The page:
Monday, March 15, 2010

Secretary LaHood announces new Federal bike policy

Today Secretary Ray LaHood announced new Federal policy recommendations to state DOT's to ensure that bicyclists and pedestrians are treated as equals with other transportation modes. "This is the end of favoring motorized transportation at the expense of non-motorized." The policy recommends that "bicyclists and pedestrians of all abilities should be involved throughout the planning process, should not be adversely affected by other transportation projects, and should be able to track annual obligations and expenditures on non-motorized transportation facilities."

From the blog entry My view from atop the table at the National Bike Summit
I want to announce a sea change. People across America who value bicycling should have a voice when it comes to transportation planning. This is the end of favoring motorized transportation at the expense of non-motorized.

We are integrating the needs of bicyclists in federally-funded road projects. We are discouraging transportation investments that negatively affect cyclists and pedestrians. And we are encouraging investments that go beyond the minimum requirements and provide facilities for bicyclists and pedestrians of all ages and abilities.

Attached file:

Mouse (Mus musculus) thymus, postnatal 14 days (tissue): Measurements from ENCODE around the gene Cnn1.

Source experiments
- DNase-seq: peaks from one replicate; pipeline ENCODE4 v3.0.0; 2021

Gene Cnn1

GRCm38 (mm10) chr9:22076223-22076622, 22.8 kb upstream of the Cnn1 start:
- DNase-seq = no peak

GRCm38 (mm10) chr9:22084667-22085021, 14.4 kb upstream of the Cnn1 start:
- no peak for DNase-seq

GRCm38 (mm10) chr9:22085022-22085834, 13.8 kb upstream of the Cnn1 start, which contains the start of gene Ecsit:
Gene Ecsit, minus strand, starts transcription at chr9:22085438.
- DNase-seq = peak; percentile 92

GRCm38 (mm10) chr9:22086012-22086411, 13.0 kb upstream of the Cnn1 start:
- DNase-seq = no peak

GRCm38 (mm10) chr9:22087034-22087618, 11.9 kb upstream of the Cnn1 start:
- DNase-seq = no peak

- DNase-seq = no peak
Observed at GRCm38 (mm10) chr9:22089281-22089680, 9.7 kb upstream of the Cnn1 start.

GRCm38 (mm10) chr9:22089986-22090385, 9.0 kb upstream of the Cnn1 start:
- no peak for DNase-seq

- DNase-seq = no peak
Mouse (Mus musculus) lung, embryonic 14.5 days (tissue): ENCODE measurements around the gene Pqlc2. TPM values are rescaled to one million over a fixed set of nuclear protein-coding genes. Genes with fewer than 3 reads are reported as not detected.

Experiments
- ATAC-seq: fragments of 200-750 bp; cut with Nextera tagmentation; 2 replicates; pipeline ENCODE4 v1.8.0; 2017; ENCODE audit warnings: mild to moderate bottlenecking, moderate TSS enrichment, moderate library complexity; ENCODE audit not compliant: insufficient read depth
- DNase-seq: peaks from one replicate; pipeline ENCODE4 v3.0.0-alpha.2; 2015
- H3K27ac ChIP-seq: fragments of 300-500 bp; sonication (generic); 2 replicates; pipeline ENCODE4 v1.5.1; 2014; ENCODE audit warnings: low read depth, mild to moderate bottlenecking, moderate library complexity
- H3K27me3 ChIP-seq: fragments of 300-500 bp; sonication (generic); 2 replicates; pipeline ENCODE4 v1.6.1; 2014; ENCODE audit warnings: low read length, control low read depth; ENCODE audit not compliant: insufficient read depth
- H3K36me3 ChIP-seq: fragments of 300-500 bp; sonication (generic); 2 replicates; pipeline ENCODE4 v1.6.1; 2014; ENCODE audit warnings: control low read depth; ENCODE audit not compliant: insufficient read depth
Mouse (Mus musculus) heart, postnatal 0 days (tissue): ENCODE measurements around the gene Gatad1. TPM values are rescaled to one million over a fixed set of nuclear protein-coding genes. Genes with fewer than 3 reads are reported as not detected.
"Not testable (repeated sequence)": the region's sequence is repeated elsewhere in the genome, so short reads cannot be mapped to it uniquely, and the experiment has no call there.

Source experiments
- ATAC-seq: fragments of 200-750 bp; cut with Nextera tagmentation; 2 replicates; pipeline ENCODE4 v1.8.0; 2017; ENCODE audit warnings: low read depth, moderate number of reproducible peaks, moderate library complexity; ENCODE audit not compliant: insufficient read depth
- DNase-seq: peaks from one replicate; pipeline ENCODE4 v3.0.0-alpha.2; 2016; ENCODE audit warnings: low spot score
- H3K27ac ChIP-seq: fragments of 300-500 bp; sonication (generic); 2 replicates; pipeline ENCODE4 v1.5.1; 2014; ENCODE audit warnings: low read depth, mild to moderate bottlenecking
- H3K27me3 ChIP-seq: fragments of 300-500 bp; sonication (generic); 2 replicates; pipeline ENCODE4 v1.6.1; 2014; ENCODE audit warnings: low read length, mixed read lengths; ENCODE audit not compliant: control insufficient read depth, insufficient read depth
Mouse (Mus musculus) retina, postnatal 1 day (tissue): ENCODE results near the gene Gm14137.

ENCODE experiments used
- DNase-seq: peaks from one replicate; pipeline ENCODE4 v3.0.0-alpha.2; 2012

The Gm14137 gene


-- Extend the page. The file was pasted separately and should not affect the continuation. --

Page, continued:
To set this approach in motion, we have formulated key recommendations for state DOTs and communities:

* Treat walking and bicycling as equals with other transportation modes.
* Ensure convenient access for people of all ages and abilities.
* Go beyond minimum design standards.
* Collect data on walking and biking trips.
* Set a mode share target for walking and bicycling.
* Protect sidewalks and shared-use paths the same way roadways are protected (for example, snow removal)
* Improve nonmotorized facilities during maintenance projects.

Now, this is a start, but it's an important start. These initial steps forward will help us move forward even further.
Here is a video clip of Secretary LaHood's remarks at the closing reception at the National Bike Summit (from Streetsblog SF).



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